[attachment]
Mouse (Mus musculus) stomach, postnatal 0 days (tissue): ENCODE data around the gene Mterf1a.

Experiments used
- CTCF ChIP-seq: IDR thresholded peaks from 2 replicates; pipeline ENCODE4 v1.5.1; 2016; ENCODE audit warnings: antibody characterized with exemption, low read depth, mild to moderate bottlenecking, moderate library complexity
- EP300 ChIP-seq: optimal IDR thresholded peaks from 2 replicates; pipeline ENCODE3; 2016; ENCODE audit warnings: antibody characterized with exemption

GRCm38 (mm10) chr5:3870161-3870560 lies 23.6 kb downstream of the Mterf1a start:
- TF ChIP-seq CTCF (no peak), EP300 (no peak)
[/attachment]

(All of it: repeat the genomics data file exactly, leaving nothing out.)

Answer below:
Mouse (Mus musculus) stomach, postnatal 0 days (tissue): ENCODE data around the gene Mterf1a.

Experiments used
- CTCF ChIP-seq: IDR thresholded peaks from 2 replicates; pipeline ENCODE4 v1.5.1; 2016; ENCODE audit warnings: antibody characterized with exemption, low read depth, mild to moderate bottlenecking, moderate library complexity
- EP300 ChIP-seq: optimal IDR thresholded peaks from 2 replicates; pipeline ENCODE3; 2016; ENCODE audit warnings: antibody characterized with exemption

GRCm38 (mm10) chr5:3870161-3870560 lies 23.6 kb downstream of the Mterf1a start:
- TF ChIP-seq CTCF (no peak), EP300 (no peak)